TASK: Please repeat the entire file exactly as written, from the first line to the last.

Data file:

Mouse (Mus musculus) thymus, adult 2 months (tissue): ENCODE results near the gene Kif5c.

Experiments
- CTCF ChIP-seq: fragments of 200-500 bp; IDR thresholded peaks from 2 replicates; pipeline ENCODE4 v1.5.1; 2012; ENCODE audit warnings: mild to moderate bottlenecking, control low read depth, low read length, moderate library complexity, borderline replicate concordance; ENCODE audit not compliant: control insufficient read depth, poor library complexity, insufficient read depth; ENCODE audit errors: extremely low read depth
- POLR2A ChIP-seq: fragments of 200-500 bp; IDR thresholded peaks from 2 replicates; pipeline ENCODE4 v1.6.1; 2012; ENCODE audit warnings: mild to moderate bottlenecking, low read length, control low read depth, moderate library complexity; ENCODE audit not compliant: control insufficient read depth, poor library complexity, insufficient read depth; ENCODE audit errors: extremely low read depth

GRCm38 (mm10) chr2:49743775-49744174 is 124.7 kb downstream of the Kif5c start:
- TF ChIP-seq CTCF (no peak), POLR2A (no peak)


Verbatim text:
Mouse (Mus musculus) thymus, adult 2 months (tissue): ENCODE results near the gene Kif5c.

Experiments
- CTCF ChIP-seq: fragments of 200-500 bp; IDR thresholded peaks from 2 replicates; pipeline ENCODE4 v1.5.1; 2012; ENCODE audit warnings: mild to moderate bottlenecking, control low read depth, low read length, moderate library complexity, borderline replicate concordance; ENCODE audit not compliant: control insufficient read depth, poor library complexity, insufficient read depth; ENCODE audit errors: extremely low read depth
- POLR2A ChIP-seq: fragments of 200-500 bp; IDR thresholded peaks from 2 replicates; pipeline ENCODE4 v1.6.1; 2012; ENCODE audit warnings: mild to moderate bottlenecking, low read length, control low read depth, moderate library complexity; ENCODE audit not compliant: control insufficient read depth, poor library complexity, insufficient read depth; ENCODE audit errors: extremely low read depth

GRCm38 (mm10) chr2:49743775-49744174 is 124.7 kb downstream of the Kif5c start:
- TF ChIP-seq CTCF (no peak), POLR2A (no peak)